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Brazil supports a new coffee agreement.

Brazil's president, Fernando Collor, in a press interview on March 26, announced that Brazil's position at the ICO meetings in London in early April would be to support a new agreement with economic clauses.

This change in policy was the result of earlier meetings of all segments of the Brazil trade with government officials to draft a position report for the president. Part of the trade, mainly the producers groups, proposed a renewal with export quotas while the exporters group (FEBEC) proposed an agreement with retention quotas based on a system of "buffer stocks".

The government officials, Dorothea Werneck, National Economy secretary and ambassador Clodoaldo Hugueney, International Assessor of the Economy Ministry, who are also the Brazilian Delegates to the ICO meetings, after studying the proposals of the trade, presented a ten point program to the president which was approved as the official position to be taken at the meetings. The principal points to be defended by Brazil are as follows:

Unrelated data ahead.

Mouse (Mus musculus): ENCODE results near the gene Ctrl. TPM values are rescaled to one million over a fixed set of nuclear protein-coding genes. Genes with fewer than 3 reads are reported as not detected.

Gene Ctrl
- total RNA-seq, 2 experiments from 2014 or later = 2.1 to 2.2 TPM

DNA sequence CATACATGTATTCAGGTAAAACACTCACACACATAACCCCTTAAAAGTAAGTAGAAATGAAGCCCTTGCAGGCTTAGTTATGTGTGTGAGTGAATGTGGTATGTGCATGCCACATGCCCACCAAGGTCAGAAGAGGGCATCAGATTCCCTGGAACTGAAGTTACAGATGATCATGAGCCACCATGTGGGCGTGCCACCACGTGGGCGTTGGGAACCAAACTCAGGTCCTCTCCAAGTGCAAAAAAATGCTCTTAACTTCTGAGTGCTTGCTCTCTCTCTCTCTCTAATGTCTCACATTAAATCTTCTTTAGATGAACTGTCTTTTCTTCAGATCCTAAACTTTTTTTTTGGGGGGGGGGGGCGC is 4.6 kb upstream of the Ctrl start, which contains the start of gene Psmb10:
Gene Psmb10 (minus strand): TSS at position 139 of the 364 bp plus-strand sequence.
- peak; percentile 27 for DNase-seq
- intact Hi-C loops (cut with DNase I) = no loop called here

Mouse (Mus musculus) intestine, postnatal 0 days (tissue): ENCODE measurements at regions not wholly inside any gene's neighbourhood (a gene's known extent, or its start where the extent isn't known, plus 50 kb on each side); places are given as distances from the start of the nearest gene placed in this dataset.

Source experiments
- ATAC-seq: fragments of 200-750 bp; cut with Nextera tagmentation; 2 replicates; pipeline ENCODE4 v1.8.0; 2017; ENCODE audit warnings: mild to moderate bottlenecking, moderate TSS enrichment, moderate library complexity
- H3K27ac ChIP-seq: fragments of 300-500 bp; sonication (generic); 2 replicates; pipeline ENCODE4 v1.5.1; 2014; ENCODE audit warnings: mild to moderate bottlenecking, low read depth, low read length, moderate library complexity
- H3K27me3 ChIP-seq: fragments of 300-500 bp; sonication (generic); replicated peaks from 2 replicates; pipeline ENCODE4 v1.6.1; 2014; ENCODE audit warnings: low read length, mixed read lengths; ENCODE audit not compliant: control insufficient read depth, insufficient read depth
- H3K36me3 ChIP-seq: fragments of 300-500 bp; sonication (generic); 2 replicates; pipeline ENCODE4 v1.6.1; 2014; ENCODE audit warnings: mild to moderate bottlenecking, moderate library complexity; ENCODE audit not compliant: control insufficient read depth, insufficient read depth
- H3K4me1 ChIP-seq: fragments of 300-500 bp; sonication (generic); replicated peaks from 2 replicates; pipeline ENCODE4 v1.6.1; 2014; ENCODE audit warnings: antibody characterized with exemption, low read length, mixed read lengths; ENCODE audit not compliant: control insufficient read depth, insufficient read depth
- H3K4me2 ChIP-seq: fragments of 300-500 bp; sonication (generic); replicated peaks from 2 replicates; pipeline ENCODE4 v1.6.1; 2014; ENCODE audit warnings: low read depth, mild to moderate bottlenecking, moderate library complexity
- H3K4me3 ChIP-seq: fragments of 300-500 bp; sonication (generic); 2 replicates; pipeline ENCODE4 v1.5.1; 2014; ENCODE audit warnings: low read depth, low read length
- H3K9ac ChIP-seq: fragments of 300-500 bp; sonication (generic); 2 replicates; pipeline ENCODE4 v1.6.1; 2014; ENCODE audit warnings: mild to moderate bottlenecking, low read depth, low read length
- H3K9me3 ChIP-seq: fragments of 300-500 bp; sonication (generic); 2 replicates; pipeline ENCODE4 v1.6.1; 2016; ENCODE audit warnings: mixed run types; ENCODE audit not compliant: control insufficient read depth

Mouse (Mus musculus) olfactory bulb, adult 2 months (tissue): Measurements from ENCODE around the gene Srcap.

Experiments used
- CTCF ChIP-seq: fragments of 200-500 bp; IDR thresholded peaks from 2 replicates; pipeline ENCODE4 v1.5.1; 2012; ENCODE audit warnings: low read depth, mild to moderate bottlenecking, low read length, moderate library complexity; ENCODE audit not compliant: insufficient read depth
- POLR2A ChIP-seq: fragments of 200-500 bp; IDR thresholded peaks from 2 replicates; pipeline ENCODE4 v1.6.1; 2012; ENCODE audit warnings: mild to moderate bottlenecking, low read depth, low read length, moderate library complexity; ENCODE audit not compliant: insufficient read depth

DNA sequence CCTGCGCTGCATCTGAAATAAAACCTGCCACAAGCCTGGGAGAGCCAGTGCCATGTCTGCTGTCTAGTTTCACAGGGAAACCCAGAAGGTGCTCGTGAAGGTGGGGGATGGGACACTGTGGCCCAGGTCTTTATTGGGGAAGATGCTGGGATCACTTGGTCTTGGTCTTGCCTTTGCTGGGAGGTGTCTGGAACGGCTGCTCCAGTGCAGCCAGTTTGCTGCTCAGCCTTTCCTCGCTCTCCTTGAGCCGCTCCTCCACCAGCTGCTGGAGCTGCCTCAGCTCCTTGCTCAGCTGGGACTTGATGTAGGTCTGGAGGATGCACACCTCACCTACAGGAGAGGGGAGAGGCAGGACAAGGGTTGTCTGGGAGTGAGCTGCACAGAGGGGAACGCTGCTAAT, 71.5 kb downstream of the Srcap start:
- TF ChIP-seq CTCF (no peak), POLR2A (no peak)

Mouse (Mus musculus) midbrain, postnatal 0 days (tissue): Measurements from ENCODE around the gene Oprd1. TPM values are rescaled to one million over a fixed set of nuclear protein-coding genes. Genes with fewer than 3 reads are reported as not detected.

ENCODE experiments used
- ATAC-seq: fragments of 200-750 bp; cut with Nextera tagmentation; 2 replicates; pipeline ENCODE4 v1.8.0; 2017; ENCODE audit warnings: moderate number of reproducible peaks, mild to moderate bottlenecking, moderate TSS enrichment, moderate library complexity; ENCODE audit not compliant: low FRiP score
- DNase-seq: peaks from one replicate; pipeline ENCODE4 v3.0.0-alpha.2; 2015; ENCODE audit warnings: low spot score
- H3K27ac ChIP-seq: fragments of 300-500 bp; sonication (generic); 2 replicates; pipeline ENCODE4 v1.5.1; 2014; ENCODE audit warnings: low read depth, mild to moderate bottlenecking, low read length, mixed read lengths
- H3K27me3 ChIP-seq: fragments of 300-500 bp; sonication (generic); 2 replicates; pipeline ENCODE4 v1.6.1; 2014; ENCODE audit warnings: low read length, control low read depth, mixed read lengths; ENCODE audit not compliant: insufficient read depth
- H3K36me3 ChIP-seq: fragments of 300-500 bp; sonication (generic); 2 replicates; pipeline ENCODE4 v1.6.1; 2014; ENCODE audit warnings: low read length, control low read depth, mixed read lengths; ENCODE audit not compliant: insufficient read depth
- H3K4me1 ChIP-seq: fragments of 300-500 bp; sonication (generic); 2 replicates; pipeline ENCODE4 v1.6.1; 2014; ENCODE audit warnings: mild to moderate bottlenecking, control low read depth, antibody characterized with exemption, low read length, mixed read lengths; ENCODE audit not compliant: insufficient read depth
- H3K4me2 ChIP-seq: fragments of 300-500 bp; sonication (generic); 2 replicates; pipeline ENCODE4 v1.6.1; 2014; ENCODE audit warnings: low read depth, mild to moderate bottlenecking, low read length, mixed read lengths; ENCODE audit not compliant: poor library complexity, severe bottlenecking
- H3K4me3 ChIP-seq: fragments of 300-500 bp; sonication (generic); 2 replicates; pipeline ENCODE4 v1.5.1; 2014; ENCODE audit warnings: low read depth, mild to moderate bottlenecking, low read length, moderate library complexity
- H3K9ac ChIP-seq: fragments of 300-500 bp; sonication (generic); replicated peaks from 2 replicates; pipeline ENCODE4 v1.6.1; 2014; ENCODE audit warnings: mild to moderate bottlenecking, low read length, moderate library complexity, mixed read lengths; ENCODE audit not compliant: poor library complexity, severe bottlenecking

* Brazil recognizes the necessity of negotiating a new agreement with economic clauses designed to stabilize world coffee prices and assure a valorization attends the real necessities of the market.

* The export quota system should be one and universal to avoid distortions of two-tear markets.

* Formulas for adjustment of quotas based on selectivity do not attend the objectives of a new agreement.

* Mechanisms should be established to rigorously control exports and imports.

* A realistic range of prices should be established to adequately compensate producers without stimulating excessive production.

* The allocation of quotas should reflect the real production capacity of each country to supply the market and maintain adequate stocks.

* Control mechanisms are necessary to monitor production policies to avoid uncontrolled expansion.

* Measures distorting commercialization of the product should be destimulated. (read Columbia deals).

* The new agreement should encourage means to increase consumption.

* The new agreement should consider long tern expectations of production and consumption and have a longer validity than the previous agreements.

It would appear that the new Brazil position via the ICO, not only externally but internally, contains many delicate and controversial items that will have to be discussed and resolved before a new agreement can be effectively negotiated.
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Author:Jones, Harry C.
Publication:Tea & Coffee Trade Journal
Date:May 1, 1992
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